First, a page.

My wife and I particularly related to Harry Graepel, a teacher from Cairns, who with his wife, organises shipments of school equipment to remote PNG islands. Mostly used books, desks and even the simple pencil eraser, this stuff we throw away half used is highly valued at the remote schools in poor communities where it dramatically improves their education chances. Reducing waste and creating educational opportunities – initiatives close to both our

Pride of Australia Medal 2012 – Finalist Environment Category

hearts.

I also talked with Malwal Mywin, Fair Go Medal Winner, Janet Wright and Kelly McLaren, Winner and Finalist for the Outstanding Bravery Medal.

Meeting Gillian Brownhill, Environment Medal winner and environmental elder, and Chloe Tsangaris representing the future generation, was particularly special for me.

Gillian’s amazing compassion for both wildlife in her care and her late husband who died of motor neurone disease, is matched by her courage and clear focus on ensuring the future of Wildlife Rehabilitation Centre. Eyes sparkling as she talks about late night feeds for orphaned wildlife, flashing with anger she talks about the horror of motor neurone disease which took her life partner or misting with sadness as she recounts the statistics of died or euthanased wildlife, Gill is a person who carries you with her story.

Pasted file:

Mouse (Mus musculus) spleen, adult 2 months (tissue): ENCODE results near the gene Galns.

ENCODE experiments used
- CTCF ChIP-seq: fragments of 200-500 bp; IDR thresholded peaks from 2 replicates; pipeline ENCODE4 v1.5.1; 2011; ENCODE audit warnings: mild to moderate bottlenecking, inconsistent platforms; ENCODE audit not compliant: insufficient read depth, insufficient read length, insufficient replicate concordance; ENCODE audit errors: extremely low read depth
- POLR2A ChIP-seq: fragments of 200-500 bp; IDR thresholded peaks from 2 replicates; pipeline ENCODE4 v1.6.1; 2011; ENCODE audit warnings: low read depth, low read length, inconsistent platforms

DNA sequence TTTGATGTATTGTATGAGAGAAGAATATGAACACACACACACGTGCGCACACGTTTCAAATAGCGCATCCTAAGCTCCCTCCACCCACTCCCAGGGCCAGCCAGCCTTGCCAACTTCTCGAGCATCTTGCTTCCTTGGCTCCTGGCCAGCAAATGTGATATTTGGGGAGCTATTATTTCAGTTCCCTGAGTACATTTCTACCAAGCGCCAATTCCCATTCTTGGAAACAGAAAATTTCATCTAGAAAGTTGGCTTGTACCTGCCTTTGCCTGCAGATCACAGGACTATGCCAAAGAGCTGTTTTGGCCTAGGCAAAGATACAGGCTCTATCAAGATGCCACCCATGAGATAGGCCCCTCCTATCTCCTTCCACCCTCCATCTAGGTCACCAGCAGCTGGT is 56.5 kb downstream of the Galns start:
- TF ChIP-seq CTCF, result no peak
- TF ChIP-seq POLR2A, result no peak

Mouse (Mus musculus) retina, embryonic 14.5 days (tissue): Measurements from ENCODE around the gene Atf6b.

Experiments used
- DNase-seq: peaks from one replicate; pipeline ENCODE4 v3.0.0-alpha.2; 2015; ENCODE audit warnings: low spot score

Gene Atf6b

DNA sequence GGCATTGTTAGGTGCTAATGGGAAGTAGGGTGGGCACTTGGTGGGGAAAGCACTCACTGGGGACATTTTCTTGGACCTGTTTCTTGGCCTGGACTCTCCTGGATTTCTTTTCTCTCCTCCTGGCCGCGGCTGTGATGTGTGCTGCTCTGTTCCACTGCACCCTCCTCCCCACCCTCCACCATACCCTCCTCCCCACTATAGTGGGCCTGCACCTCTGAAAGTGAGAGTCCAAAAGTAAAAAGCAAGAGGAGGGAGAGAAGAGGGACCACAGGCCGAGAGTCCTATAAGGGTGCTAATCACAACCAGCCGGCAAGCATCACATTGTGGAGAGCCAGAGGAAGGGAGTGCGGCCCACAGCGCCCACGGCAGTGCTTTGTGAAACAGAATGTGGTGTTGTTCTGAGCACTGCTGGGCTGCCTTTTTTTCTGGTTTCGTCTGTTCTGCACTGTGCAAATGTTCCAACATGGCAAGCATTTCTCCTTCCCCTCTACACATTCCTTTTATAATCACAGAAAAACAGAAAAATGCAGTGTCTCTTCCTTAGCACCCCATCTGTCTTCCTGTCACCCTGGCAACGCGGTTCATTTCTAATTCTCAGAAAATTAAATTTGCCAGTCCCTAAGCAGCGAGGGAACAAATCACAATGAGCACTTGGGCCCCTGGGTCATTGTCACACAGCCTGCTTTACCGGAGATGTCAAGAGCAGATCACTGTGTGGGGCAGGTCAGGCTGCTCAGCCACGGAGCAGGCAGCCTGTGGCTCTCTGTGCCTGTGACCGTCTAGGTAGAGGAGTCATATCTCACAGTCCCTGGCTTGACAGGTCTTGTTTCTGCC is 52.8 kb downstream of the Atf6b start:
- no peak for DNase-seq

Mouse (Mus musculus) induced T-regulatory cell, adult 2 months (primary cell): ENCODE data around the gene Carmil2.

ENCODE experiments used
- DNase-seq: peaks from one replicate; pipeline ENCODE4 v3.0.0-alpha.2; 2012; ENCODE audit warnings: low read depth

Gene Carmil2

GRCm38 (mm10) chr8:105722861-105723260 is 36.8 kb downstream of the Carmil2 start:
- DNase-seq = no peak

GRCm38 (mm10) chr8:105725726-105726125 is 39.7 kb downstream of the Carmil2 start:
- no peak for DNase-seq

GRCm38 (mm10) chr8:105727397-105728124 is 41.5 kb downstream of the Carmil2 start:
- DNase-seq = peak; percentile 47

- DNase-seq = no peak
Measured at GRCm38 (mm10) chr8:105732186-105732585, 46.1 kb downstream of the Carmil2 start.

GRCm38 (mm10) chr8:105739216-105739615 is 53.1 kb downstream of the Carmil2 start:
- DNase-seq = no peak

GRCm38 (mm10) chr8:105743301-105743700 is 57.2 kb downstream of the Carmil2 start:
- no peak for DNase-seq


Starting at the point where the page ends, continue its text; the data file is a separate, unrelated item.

Chloe combines a passion for wildlife with the Facebook generation’s confidence and ability to tell their story. Speaking with a confidence and quality well beyond her nine years Chloe also shows the humility to ask advice when unsure, a powerful combination. I will be watching and cheering this young person on as she takes the world by storm.

I could have spent a week listening to the stories of the thirty-three Finalists in the room today, however what is really inspiring is to learn that there were 630 nominations for Pride of Australia in Queensland. When I read to stories of the Finalists and reflect that there are another 597 individuals nominated by people who have observed their selfless contribution, I am filled with hope for the future of our state and country.

Awards like Pride of Australia Medal provide high value for individuals and organisations involved in community service. I can certainly tell you that it is a good feeling being up on stage as leader of an extraordinary group of community volunteers and partner organisations. However the real power of these awards is the awareness and credibility that helps build community support and, importantly, helps when we are seeking grant funding for projects.

I thank News Corporation and the Award team for this opportunity to represent our community. I also acknowledge Susan Jones who first introduced me to Mt Gravatt Environment Group and the excellent BCC Habitat Brisbane program, and Edd Cross, cartoonist, who not only designed out Pollinator Link logo, but also, nominated me for the Pride of Australia Medal.

Congratulations to all Medal Winners, Finalists and nominees. I am proud to be part our our Queensland community.

By: Michael Fox